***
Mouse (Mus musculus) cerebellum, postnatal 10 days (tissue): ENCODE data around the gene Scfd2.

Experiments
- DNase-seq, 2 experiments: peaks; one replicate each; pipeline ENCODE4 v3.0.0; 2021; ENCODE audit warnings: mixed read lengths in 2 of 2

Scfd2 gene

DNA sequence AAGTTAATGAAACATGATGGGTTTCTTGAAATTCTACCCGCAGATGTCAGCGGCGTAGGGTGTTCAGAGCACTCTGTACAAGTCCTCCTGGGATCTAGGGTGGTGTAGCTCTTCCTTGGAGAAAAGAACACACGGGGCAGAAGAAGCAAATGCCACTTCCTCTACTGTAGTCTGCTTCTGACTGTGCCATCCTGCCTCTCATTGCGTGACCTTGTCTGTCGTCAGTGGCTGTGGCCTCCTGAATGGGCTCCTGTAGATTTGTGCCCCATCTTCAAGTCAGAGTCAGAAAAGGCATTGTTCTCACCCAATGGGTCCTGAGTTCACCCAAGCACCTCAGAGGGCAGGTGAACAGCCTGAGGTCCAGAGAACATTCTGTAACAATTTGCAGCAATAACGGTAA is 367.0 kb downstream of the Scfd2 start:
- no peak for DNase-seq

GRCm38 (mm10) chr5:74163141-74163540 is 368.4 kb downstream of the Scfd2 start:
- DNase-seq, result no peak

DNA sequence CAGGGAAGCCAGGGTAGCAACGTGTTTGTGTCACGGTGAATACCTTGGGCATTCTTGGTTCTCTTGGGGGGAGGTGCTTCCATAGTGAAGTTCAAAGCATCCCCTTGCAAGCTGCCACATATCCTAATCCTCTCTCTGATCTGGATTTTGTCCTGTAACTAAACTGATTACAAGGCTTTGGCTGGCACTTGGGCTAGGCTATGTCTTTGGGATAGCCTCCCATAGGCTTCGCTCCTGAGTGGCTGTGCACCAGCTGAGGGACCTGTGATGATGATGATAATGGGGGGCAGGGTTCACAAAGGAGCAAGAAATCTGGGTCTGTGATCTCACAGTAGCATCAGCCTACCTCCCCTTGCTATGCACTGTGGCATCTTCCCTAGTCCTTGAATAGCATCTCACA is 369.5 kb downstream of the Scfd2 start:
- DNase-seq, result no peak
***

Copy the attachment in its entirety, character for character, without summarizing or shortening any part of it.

Mouse (Mus musculus) cerebellum, postnatal 10 days (tissue): ENCODE data around the gene Scfd2.

Experiments
- DNase-seq, 2 experiments: peaks; one replicate each; pipeline ENCODE4 v3.0.0; 2021; ENCODE audit warnings: mixed read lengths in 2 of 2

Scfd2 gene

DNA sequence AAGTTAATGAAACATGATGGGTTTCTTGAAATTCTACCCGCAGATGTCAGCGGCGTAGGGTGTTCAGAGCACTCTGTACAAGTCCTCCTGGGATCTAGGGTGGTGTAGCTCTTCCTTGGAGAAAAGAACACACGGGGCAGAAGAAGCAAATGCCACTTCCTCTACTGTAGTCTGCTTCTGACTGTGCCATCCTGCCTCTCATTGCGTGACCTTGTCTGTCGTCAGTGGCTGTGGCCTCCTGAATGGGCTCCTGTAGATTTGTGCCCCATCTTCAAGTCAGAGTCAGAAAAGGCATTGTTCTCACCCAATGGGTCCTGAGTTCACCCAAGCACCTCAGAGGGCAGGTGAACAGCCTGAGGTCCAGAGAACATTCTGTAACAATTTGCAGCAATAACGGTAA is 367.0 kb downstream of the Scfd2 start:
- no peak for DNase-seq

GRCm38 (mm10) chr5:74163141-74163540 is 368.4 kb downstream of the Scfd2 start:
- DNase-seq, result no peak

DNA sequence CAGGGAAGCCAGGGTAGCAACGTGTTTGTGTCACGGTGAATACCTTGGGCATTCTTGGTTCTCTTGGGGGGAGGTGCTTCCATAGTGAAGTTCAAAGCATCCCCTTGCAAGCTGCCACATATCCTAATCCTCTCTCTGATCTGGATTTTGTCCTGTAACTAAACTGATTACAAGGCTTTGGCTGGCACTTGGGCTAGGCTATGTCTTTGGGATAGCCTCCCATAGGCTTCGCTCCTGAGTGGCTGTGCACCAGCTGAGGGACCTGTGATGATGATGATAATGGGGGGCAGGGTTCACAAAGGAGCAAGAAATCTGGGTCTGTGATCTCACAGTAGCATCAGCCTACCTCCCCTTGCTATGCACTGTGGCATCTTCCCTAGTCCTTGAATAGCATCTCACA is 369.5 kb downstream of the Scfd2 start:
- DNase-seq, result no peak